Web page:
When a user signs-in and the credentials are passed to the Hybrid Identity Service, it will create 2 encrypted packages and place them on the Service Bus. When the connector takes the package from the service bus, it knows (based on the name of the package) which encrypted package it should decrypt. Agent 2 will absolutely not be able to decrypt the package that was meant for agent 1.
The agent certificates have a default lifetime, and as soon as they need to be renewed an automated process kicks in. But the Hybrid Identity Service can also force the renewal of a certificate. In order for the agent to know it’s time to renew, it will poll the HIS every two hours to check if it needs to renew.
- The process initiates by creating a new private/public key combination and a CSR. This is similar to the process during bootstrapping.
- The new public key and CSR is sent to the HIS. Instead of asking for Azure AD Global Admin credentials to connect to the Hybrid Identity Service, the old certificate is used to authenticate:
- The certificate is validated to see if it’s coming from an actual agent in your tenant
- If the old certificate is invalid (time/revoked/etc) the agent is deleted from the tenant automatically and an administrator needs to manually re-register the agent
- If all is okay, the process continues
- The HIS updates the table in the SQL with the new public key for the agent.
- The CSR is signed, and the old certificate is invalidated (added to the CSR of the ADCS)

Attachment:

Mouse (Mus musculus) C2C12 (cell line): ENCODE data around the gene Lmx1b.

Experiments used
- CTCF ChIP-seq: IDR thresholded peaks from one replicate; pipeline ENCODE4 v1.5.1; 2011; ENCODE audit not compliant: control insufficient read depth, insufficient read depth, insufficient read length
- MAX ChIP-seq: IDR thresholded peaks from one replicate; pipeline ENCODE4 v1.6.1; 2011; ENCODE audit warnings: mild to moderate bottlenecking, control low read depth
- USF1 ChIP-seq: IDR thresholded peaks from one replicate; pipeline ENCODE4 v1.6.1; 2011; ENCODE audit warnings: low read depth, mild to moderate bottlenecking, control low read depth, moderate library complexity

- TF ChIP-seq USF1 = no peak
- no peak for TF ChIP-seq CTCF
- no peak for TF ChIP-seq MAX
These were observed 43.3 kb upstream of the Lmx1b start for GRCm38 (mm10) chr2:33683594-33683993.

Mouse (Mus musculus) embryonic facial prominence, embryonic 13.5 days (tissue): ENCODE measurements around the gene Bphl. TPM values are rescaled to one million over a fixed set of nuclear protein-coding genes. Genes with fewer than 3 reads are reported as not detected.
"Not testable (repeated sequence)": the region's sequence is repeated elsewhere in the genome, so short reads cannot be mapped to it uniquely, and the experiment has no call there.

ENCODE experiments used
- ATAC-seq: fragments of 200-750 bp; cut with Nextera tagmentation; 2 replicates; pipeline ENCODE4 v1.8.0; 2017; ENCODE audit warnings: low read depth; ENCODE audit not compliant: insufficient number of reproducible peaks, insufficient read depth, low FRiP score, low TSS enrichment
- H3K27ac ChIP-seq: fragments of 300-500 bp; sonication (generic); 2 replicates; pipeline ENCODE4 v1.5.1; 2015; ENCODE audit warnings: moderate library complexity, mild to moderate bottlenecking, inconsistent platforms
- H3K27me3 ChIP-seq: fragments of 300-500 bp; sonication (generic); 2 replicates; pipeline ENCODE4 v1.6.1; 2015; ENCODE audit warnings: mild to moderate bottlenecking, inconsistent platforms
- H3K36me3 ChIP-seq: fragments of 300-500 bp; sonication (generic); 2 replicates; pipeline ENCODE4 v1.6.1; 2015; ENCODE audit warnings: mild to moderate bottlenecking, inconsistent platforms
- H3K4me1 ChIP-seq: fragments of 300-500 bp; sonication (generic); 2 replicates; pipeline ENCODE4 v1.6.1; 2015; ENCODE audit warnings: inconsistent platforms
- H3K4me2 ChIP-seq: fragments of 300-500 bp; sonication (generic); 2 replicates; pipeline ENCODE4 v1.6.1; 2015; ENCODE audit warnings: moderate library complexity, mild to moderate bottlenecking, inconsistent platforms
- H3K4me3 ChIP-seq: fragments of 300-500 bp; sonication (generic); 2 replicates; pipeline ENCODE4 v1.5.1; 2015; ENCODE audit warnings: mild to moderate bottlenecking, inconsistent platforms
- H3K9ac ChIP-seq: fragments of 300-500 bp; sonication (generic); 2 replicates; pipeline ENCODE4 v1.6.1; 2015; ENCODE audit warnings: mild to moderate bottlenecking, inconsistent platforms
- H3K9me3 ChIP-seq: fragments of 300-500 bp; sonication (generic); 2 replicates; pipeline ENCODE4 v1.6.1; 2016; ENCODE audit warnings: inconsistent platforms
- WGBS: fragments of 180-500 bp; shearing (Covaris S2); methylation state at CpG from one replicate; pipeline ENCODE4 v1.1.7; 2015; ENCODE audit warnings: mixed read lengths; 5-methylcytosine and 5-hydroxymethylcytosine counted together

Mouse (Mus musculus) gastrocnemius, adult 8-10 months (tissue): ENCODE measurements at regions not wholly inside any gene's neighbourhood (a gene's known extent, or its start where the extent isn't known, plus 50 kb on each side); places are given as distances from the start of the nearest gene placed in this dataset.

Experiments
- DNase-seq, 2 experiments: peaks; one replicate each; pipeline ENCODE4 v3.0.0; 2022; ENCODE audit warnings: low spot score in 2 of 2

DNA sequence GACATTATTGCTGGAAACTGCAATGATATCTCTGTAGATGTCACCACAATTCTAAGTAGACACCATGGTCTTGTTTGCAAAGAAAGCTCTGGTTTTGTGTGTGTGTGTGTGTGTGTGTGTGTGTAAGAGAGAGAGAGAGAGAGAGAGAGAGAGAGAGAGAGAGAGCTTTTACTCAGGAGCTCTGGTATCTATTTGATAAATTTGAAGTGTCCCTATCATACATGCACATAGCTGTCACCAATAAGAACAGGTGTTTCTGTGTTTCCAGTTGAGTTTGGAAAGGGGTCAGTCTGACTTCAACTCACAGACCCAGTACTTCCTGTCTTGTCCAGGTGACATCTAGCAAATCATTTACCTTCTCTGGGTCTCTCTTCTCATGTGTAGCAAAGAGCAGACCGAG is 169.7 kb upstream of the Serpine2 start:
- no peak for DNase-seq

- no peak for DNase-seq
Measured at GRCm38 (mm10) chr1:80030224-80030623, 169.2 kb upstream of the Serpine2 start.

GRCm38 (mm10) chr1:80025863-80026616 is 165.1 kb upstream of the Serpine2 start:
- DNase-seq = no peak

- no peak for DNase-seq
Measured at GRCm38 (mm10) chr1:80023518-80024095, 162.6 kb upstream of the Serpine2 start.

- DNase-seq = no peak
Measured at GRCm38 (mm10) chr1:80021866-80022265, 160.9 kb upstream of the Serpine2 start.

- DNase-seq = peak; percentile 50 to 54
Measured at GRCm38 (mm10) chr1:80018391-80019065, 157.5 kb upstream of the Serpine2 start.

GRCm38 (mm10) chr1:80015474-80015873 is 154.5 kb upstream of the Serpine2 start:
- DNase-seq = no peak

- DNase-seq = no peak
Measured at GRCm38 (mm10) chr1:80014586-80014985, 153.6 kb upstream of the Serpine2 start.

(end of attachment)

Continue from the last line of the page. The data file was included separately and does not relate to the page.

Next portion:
- The signature for the new certificate is returned and the connections are reset
Given the agent runs under the NETWORK SERVICE credentials, it does not have rights to the LOCAL_SYSTEM_MACHINE certificate store anymore. As a result, the new certificate will be placed in the CURRENT_USER certificate store (service account if you check with mmc.exe). So, while you will see an expired certificate in the MACHINE certificate store, but the newer certificates are under the personal (service account) store. Given the updater runs under SYSTEM privileges it will have access to this certificate (for application updates).
As indicated earlier there are two services installed. Apart from the authentication agent, there is also an updater application that updates the application automatically in the background. The update agent runs under SYSTEM privileges as it needs to be able to download, remove, install an application. Every 2 hours, the updater will poll the HIS to validate if there is a new version available. If so, it will initiate its process.
To summarize for your security department:
- Each agent uses a unique key
- This key is based on RSA-2048 bits
- Mutual authentication happens to the HIS
- The HIS provides a tenant unique key to access the service bus
- Credentials placed in the service bus are encrypted with the unique agent keys
- Agents can only decrypt the credentials with their own private key (which cannot leave the agent)
- Credentials are used to perform a NETWORK logon to the domain controllers only
- After the result from the domain controller is known, the credentials are dropped from the agent server
- The result sent to the HIS is based on mutual SSL authentication for the connection and only contains the request GUID and the result (success, wrong password, etc)
- The agent itself runs under NETWORK privileges and thus no SYSTEM access is required
- All connections use SSL encryption (tcp 443)
- HTTP port 80 is only being used for CSR validation for the public certificates (HIS/ServiceBus)
- The updater ensures that the package is up to date and the latest version is installed